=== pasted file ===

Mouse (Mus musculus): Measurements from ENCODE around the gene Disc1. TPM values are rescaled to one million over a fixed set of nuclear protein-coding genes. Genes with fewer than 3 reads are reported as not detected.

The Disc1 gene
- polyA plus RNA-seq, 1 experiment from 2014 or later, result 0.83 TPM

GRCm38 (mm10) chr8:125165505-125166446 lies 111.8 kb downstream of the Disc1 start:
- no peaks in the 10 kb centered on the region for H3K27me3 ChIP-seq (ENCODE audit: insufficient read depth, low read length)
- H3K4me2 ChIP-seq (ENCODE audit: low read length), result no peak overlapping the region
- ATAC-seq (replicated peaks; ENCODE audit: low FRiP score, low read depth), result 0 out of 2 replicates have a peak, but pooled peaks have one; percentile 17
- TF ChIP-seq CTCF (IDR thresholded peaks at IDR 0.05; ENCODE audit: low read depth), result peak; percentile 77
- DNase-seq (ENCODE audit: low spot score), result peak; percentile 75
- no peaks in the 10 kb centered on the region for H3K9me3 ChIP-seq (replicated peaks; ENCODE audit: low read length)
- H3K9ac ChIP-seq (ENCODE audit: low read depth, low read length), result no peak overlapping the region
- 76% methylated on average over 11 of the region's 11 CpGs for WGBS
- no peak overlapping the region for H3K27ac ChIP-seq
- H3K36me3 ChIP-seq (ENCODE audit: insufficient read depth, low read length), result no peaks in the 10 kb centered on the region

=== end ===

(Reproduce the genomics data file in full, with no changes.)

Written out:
Mouse (Mus musculus): Measurements from ENCODE around the gene Disc1. TPM values are rescaled to one million over a fixed set of nuclear protein-coding genes. Genes with fewer than 3 reads are reported as not detected.

The Disc1 gene
- polyA plus RNA-seq, 1 experiment from 2014 or later, result 0.83 TPM

GRCm38 (mm10) chr8:125165505-125166446 lies 111.8 kb downstream of the Disc1 start:
- no peaks in the 10 kb centered on the region for H3K27me3 ChIP-seq (ENCODE audit: insufficient read depth, low read length)
- H3K4me2 ChIP-seq (ENCODE audit: low read length), result no peak overlapping the region
- ATAC-seq (replicated peaks; ENCODE audit: low FRiP score, low read depth), result 0 out of 2 replicates have a peak, but pooled peaks have one; percentile 17
- TF ChIP-seq CTCF (IDR thresholded peaks at IDR 0.05; ENCODE audit: low read depth), result peak; percentile 77
- DNase-seq (ENCODE audit: low spot score), result peak; percentile 75
- no peaks in the 10 kb centered on the region for H3K9me3 ChIP-seq (replicated peaks; ENCODE audit: low read length)
- H3K9ac ChIP-seq (ENCODE audit: low read depth, low read length), result no peak overlapping the region
- 76% methylated on average over 11 of the region's 11 CpGs for WGBS
- no peak overlapping the region for H3K27ac ChIP-seq
- H3K36me3 ChIP-seq (ENCODE audit: insufficient read depth, low read length), result no peaks in the 10 kb centered on the region